Port of Felixstowe Photo 218939408 © Peter Moulton Dreamstime.com
© Peter Moulton Dreamstime.com.

Carriers have advanced some ship calls and delayed others on the eve of the second eight-day strike at the UK’s largest container port of Felixstowe, while some imports will find their way to other UK ports.

In an increasingly bitter wage dispute, Felixstowe dockworkers will strike from 7am tomorrow until the same time on Wednesday 5 October, and the strike will overlap a two-week walkout at the port of Liverpool that began on Monday last week.

However, it appears shipping lines have been able to navigate around the action at Felixstowe with less supply chain disruption than occurred during the first strike, in August, due to North European ports being less congested.

“Other ports are not as busy and could better accommodate the arrival changes,” a carrier source told The Loadstar. “It was also easier to bring the ships into Felixstowe early, and we have had good support from importers collecting boxes promptly,” he added.

Moreover, carriers have pulled a significant amount of capacity from Asia loops over the past month to mitigate the impact of falling demand, which has taken the pressure off the congested terminals and eased landside delays.

Additionally, industrial action at German ports has been suspended after a wage deal was agreed, and weekly strikes at Le Havre have also ended.

Meanwhile, Maersk has issued an advisory covering amended ETAs for 12 Felixstowe calls, both before and after the strike, that also includes three omissions.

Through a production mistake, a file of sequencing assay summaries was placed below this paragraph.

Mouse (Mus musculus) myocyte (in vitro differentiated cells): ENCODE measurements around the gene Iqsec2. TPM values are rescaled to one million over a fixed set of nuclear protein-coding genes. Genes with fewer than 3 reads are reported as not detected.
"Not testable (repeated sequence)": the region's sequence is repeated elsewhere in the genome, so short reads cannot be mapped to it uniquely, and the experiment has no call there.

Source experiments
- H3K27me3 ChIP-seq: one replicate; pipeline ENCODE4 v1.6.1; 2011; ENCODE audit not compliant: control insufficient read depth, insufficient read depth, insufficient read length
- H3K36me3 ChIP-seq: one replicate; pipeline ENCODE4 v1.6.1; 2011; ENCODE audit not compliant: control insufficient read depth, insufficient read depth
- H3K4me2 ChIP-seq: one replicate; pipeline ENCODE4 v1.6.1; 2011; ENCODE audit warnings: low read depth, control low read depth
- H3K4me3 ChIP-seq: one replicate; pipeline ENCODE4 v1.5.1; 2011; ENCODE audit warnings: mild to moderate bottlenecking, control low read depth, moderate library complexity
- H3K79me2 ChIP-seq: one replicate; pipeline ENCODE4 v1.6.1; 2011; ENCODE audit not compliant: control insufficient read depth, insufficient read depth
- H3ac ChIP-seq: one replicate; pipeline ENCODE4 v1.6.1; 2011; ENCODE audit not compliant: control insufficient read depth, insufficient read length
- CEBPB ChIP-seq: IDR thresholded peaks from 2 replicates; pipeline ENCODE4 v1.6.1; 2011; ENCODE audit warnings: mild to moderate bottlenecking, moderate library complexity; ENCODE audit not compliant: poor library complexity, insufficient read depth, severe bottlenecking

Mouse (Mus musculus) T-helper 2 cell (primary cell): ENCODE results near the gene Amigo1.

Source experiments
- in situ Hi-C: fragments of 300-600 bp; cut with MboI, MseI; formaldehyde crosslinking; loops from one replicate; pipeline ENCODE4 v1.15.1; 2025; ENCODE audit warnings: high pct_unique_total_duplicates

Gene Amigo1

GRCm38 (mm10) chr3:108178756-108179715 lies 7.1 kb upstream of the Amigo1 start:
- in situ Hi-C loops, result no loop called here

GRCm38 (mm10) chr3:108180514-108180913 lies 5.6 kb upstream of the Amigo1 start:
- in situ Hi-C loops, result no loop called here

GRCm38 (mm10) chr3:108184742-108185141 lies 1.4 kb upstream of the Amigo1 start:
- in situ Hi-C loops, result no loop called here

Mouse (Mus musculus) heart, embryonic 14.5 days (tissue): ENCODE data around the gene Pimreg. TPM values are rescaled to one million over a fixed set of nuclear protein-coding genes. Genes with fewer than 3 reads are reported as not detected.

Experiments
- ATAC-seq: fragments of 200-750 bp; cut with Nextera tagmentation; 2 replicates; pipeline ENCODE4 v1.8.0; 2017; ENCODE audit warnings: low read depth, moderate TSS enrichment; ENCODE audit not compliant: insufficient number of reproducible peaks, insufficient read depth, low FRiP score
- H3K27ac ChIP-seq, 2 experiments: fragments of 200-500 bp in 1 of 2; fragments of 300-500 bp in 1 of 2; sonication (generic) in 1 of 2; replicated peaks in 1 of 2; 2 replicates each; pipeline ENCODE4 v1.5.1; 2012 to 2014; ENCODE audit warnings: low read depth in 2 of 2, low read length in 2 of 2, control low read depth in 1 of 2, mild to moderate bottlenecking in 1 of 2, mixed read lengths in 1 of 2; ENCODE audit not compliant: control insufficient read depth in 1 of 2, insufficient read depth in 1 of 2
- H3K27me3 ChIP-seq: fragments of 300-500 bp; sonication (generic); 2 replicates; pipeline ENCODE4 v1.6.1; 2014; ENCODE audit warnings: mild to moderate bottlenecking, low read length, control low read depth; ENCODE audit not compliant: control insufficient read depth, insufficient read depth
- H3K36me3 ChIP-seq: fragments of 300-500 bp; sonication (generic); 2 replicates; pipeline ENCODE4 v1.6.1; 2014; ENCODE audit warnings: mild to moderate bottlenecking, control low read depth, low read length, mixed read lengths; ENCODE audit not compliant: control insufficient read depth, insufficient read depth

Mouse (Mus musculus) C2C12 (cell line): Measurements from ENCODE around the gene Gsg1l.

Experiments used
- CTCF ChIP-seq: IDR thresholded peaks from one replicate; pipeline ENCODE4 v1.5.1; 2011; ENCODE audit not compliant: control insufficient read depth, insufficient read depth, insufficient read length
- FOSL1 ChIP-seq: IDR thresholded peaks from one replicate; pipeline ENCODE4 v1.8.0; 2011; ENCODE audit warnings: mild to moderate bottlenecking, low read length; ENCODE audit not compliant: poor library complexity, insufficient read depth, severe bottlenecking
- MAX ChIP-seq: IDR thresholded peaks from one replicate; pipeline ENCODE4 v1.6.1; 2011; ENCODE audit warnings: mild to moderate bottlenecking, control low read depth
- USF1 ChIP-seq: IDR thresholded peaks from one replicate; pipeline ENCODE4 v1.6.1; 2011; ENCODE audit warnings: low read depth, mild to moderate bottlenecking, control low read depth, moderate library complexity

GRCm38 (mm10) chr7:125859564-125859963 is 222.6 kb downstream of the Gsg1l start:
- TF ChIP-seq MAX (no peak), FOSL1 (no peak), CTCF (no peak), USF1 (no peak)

The only Maersk Asia loop to omit the call at Felixstowe will be the 17,816 teu Emma Maersk, deployed on the 2M’s AE7/Condor service, which will proceed straight to Hamburg, then Antwerp, before, The Loadstar understands, discharging UK imports at London Gateway.

Maersk’s 3,600 teu feeder, Vilnia Maersk, will also skip Felixstowe, as will the 8,500 teu Cosco Vietnam deployed on an intra-regional Mediterranean loop, on which Maersk has a co-loading agreement with partners, including Hapag-Lloyd, which dubs the service EMX (East Mediterranean Express).

The German carrier said the vessel would discharge Hapag-Lloyd’s Felixstowe imports at Antwerp, for relay on THE Alliance FE3 loop, which has an ETA at Southampton on 5 October. Export cargo booked for the Cosco Vietnam “will be transferred to the next available sailing”, it added.

The relative ease with which carriers seem to be working around potential disruption from the Felixstowe stoppage is comforting news for the supply chain stakeholders, but potentially bad news for the local shipping fraternity that fears losing services to rival UK ports, now they have capacity.

An agency contact that had migrated from Southampton to Felixstowe a few decades ago, when the line transferred a service, told The Loadstar he was “very concerned” about current developments and added: “To a carrier sitting thousands of miles away, it’s just a short hop between ports, but even getting to London Gateway takes a while, let alone Southampton.”

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